Australian lawmakers confident in F-35's future

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jessmo111

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Unread post25 Mar 2016, 06:33

:bang:
SpudmanWP wrote:Dear Lord, not that crappy "look what I can make up without supporting data" chart again. :doh:

items of note

. You have to love how having a single engine disqualifies you as a 5th gen engine
. The F-35 somehow has a larger IR signature than the Pak-FA and SU-35S which are larger and do not have burried engines
. Where exactly are the F-22's "Additional ESA Apertures"?
. Not having TVC disqualifies you as 5th gen.

etc, etc

:bang:


How do they score the J-20 with super cruise when the Chinese don't have a single super cruising engine!?
How do you say that all of these planes have advanced SA, when they are barely fielding their 1st aesa?!
This thread makes me angry!
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Unread post25 Mar 2016, 06:45

I must admit I liked their old one, the one where the f-35 couldn't open the bays when supersonic

Image
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Unread post25 Mar 2016, 07:02

Well according to Air Power Australia...


my reaction...
Image

I don't know who is worse; APA or Picard578 at Defense Issues? When ever someone bring them up I immediately think...
Image
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Unread post25 Mar 2016, 18:39

The pak fa is a su35 with internal weapons bays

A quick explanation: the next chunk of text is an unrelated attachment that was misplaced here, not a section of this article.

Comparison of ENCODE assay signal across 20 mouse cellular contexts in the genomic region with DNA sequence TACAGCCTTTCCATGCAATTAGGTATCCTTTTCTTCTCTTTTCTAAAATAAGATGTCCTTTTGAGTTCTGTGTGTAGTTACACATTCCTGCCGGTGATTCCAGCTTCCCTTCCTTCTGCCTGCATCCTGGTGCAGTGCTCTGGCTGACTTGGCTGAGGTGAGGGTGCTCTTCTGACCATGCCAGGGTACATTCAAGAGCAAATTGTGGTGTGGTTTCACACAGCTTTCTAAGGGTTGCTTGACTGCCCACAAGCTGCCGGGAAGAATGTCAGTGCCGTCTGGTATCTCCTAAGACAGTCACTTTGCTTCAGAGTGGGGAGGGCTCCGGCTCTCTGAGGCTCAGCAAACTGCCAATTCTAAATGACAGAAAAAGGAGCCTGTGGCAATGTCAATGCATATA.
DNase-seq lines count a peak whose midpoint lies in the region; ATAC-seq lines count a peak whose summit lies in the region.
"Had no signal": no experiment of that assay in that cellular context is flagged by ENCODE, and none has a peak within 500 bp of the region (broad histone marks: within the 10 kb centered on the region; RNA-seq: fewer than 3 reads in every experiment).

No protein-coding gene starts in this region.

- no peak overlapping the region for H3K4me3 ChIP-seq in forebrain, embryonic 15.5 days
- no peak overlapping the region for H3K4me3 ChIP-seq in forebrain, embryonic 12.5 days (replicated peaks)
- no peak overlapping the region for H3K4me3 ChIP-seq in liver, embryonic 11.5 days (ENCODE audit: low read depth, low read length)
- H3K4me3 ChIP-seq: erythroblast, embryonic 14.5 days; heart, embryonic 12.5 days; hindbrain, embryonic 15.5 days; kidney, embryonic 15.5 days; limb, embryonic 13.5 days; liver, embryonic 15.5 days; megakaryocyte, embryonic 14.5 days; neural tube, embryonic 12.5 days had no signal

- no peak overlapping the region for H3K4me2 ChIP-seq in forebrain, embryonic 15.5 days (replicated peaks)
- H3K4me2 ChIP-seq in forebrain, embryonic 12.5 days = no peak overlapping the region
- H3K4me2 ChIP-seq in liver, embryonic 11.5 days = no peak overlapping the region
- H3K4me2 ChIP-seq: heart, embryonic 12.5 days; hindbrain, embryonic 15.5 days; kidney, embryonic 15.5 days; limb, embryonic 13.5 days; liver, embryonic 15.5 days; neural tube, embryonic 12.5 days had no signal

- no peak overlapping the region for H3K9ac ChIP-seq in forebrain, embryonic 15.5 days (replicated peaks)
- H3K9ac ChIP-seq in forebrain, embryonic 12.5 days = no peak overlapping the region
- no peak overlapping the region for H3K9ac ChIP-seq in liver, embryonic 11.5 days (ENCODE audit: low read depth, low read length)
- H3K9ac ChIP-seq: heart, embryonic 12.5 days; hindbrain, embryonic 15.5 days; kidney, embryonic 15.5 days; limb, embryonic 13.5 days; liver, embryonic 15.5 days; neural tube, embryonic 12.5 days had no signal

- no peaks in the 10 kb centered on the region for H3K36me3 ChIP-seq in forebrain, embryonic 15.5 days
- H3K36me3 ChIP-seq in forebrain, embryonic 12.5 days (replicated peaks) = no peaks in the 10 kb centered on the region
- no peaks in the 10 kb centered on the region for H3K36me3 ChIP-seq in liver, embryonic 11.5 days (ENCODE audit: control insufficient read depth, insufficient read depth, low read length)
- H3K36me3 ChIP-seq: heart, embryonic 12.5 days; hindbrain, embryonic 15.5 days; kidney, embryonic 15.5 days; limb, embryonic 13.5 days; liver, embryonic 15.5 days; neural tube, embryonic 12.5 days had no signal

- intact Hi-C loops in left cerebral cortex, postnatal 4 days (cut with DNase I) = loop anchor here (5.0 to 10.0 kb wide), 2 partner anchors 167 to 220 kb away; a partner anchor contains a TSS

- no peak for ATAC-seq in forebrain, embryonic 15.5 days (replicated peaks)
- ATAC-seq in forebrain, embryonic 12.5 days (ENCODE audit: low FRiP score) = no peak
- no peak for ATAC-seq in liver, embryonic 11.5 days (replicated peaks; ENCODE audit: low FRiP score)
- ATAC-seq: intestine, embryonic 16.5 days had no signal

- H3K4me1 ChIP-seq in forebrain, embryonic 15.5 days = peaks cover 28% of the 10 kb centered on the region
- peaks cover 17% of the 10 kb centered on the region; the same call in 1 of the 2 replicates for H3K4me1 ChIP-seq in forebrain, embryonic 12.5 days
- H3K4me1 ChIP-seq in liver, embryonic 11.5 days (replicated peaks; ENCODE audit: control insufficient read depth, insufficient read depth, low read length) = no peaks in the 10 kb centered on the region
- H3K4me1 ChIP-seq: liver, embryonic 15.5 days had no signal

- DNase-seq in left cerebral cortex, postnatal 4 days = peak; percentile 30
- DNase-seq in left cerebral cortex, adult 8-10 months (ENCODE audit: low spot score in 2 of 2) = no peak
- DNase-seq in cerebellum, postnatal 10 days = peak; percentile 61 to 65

The j 20 doesnt have engines yet

According to the usaf the f-35 is stealthier than the raptor

And the raptor is still the best air to air fighter in the world
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Unread post25 Mar 2016, 18:53

optimist wrote:I must admit I liked their old one, the one where the f-35 couldn't open the bays when supersonic

Image


Didn't they claim the F-35 couldn't be super sonic?
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Unread post25 Mar 2016, 19:59

this chart has the pak fa being the best 5th gen fighter in the world, ask India how they feel lol. Not even the Russian govt. is claiming that the pak fa is better than the raptor
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Unread post26 Mar 2016, 14:30

optimist wrote:Image

Couldn't find the APA hearing, did anyone record it? And wow, did they honestly present this chart to the senate as something credible? :doh:

I particularily like the older one Spaz quoted, where Su-35 ends up being a better airplane than the F-22
http://www.aph.gov.au/DocumentStore.ashx?id=ef1cef71-be41-473d-bdfc-282ee6ecf4f1&subId=407876 (PDF 3.4Mb)


Sure like how they randomly quantify some onf those points in these three diagrams:
  • PESA radar is equivalent to any kind of AESA
  • No explanation needed, F-35 is just worse in the infrared spectrum, despite being smaller, having a buried engine and a number of reduction methods
  • Having no internal carriage at all or having RCS, the size of a barn,(-1 each) is totally negated by having 3D thrust-vectoring (+2).
  • turning @70 degrees over >55 kft sure seems critical :P I wonder how Su-35 does this when it's just 4kft short of its service ceiling (what kind of loadout?!?) and how the hell do they know that J-20 can do it
Oh dear lord ... I wonder why thrust vectoring for Eurofighter was cancelled then (despite the nozzles already being designed)? This one addition alone would totally negate Low Observability as well as Internal carriage, making it a much better fighter than the F-35 :P

The "Eurowussies" must have been total idiots when decided to prioritize HOBS and HMDS over it then (which by the way gives 0 points according to APA) :roll:

Does any of you have any hunches ... is this the guys actual belief, or is he just trolling with an agenda? A la a pie-in-the-sky F-22, or just trolling for cancelling the F-35, knowing that the former is an impossibility?